All
Projects
Products
Events
Competitions
  1. ArchDaily
  2. Skycrapers

Skycrapers: The Latest Architecture and News

What Are the Tallest Buildings Ever Demolished?

10:30 - 19 May, 2018
10 Tallest Demolished Buildings. Image Courtesy of Council on Tall Buildings and Urban Habitat
10 Tallest Demolished Buildings. Image Courtesy of Council on Tall Buildings and Urban Habitat

The Council on Tall Buildings and Urban Habitat (CTBUH) has recently released a new research study titled "Tallest Demolished Buildings" that examines 100 of the tallest buildings ever to have been dismantled by their owners. The report confirms that, if JPMorgan Chase continues with their plans, SOM's 270 Park Avenue in New York City would become the tallest building ever conventionally demolished, as well as the first over 200 meters in height.

The study showed that in most cases, the buildings were torn down to make way for newer high-rises, as was the case for the current tallest building ever to be demolished, the Singer Building in New York City. The Singer Building stood 187 meters and 41 stories tall until it was torn down in 1968 to make way for One Liberty Plaza.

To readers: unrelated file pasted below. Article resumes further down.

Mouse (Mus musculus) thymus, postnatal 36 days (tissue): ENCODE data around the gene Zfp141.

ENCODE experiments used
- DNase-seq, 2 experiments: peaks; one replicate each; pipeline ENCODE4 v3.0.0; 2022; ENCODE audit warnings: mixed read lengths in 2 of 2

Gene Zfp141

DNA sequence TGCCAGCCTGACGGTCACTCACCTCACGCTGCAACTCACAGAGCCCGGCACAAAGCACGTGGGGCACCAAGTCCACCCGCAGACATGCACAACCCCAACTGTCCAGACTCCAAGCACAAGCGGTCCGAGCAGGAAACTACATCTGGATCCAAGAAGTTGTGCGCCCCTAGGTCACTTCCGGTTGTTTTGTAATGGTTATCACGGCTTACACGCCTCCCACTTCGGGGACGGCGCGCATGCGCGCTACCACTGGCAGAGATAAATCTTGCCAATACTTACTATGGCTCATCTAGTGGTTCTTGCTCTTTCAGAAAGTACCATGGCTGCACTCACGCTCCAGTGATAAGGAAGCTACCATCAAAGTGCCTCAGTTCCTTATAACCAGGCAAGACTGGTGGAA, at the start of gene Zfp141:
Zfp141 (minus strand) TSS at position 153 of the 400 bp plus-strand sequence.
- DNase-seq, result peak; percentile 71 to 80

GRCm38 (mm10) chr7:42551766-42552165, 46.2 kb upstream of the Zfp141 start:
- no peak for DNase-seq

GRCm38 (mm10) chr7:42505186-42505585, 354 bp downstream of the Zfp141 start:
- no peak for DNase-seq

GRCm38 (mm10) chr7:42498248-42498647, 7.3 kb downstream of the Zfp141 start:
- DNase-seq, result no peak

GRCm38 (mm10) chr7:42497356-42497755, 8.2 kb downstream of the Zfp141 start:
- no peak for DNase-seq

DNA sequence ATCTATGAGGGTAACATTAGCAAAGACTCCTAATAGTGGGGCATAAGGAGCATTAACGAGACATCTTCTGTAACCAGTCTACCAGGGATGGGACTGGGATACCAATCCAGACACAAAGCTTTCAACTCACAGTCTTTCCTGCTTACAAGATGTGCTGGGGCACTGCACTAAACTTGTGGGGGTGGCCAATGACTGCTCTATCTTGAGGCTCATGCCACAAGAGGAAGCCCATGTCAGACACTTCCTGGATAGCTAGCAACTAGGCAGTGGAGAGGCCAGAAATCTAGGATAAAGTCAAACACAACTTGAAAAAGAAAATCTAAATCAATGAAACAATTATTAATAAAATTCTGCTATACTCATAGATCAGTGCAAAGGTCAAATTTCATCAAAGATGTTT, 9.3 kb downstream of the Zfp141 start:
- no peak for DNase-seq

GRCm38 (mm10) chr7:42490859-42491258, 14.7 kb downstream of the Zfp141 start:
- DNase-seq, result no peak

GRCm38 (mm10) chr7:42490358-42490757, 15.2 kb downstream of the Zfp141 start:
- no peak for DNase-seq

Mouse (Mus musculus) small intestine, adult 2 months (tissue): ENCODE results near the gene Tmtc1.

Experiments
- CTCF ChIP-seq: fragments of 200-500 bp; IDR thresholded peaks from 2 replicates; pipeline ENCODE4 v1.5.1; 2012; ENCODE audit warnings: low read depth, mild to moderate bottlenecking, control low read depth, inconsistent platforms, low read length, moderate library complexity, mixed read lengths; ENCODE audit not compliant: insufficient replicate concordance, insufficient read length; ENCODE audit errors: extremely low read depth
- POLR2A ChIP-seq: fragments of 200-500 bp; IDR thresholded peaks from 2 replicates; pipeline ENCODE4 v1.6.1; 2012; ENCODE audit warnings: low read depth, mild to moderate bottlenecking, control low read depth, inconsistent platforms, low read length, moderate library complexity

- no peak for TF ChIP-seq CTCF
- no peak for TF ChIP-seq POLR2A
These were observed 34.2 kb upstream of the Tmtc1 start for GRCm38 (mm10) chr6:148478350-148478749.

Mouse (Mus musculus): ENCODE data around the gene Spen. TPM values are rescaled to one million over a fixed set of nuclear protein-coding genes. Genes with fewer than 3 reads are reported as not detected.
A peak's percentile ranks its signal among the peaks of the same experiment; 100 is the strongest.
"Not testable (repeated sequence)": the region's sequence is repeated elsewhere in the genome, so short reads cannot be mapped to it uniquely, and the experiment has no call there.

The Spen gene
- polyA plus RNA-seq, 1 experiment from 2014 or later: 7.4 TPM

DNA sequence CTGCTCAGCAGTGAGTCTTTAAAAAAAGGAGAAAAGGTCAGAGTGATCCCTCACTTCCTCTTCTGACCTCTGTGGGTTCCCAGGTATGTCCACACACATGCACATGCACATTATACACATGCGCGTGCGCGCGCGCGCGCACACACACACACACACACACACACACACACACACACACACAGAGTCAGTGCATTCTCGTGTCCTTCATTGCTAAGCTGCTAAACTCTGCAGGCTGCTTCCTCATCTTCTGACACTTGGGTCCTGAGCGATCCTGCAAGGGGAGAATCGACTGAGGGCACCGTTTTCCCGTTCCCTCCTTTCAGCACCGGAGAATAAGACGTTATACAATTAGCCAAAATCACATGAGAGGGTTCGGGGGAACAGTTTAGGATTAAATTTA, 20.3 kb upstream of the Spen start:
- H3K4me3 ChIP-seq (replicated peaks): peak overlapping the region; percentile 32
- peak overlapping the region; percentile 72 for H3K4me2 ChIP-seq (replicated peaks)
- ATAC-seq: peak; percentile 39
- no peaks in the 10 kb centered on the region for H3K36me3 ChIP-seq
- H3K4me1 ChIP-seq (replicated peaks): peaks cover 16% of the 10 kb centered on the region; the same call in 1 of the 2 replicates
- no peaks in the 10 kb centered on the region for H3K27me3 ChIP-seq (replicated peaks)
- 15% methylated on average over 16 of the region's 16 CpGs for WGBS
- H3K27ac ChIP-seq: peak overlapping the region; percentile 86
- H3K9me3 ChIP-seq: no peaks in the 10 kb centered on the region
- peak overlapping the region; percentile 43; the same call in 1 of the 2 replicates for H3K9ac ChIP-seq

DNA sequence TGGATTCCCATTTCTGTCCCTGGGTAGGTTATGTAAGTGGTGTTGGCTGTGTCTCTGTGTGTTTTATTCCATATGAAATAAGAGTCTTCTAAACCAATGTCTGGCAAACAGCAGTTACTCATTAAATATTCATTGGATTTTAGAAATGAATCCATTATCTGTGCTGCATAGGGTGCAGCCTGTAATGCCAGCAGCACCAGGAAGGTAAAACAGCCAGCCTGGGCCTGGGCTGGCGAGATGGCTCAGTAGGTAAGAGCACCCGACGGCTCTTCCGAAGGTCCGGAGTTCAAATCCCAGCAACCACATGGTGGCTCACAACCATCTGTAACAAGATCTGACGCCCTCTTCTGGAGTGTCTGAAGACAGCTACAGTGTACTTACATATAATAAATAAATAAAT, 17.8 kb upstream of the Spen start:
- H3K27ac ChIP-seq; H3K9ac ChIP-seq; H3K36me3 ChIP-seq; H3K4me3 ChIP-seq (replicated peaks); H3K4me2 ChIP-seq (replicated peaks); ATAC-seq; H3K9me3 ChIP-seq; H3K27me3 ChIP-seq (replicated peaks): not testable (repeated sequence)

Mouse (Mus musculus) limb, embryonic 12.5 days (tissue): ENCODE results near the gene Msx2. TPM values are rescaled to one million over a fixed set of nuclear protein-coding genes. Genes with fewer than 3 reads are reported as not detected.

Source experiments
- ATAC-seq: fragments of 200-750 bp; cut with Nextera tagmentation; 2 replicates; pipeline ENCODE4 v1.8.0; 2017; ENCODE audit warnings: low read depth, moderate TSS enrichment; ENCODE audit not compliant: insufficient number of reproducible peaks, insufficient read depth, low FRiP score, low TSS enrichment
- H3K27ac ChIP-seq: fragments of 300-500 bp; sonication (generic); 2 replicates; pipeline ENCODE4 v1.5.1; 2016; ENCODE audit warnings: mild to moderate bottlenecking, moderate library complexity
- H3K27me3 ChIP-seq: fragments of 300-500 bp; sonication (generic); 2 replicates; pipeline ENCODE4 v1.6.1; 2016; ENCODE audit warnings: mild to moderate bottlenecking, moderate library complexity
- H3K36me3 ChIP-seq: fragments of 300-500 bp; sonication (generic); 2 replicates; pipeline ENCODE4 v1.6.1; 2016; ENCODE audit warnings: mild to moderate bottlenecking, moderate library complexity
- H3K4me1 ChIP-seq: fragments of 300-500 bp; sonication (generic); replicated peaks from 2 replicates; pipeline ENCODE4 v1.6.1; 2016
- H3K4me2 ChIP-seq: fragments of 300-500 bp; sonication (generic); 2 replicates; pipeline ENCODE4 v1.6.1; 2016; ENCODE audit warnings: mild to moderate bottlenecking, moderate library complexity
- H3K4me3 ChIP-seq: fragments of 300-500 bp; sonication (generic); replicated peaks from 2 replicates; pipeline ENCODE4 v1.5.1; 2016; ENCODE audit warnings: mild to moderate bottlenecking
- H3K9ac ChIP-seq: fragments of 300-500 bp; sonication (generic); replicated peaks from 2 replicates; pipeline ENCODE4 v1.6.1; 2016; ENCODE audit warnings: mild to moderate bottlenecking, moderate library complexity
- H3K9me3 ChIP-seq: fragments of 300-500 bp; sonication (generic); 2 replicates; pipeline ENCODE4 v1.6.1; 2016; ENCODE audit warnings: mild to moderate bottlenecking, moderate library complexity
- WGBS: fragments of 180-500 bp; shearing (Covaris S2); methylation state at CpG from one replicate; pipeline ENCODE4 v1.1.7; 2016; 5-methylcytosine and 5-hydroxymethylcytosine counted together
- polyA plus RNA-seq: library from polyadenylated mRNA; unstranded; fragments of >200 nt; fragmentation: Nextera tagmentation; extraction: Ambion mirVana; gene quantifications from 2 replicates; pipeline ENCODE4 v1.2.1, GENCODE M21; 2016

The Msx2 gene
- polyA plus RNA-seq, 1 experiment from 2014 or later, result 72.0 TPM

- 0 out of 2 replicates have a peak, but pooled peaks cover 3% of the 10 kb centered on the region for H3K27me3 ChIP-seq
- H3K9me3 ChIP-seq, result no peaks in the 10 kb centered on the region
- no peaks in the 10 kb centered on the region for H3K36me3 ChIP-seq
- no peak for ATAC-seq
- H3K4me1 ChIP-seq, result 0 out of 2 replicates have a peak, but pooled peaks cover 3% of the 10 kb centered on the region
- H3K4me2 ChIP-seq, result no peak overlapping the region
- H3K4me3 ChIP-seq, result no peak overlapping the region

The Indicator: What Goes Up Does Not Come Down

00:00 - 20 November, 2013
The Indicator: What Goes Up Does Not Come Down, One World Trade Center as seen from the Hudson River. Image © Joe Mabel via Wikipedia
One World Trade Center as seen from the Hudson River. Image © Joe Mabel via Wikipedia

We all know what architecture critic Banksy thinks about 1 World Trade Center. He infamously called it a “shyscraper” in an op-ed piece the New York Times declined to publish. But that hasn’t stopped the article from circulating and pissing New Yorker’s off. In true Banksy form you can find it on his website, mocked up to appear like a front page headline.

In it, he writes, “It reminds you of a really tall kid at a party, awkwardly shifting his shoulders trying not to stand out from the crowd. It’s the first time I’ve ever seen a shy skyscraper.” Of course, this didn’t stop the Council on Tall Buildings and Urban Habitat (CTBUH) from recently celebrating it as the tallest building in this here United States of America. Yippee ki-yay!

But- who cares? New York has many other things going on urbanistically and architecturally that render tallness less significant than it used to be, if not outright pointless. Infrastructural interventions of the more horizontal sort, a la the High Line for example, seem far more significant. In the face of real urban complexity and uneven development, grasping for tallness is a simplistic go-to, while the real problems remain down on the street, unrelated to air rights, view corridors, sunlight access angles, and blocked horizons. 

And yet cities of the world continue to privilege tall towers as icons of economic and political might.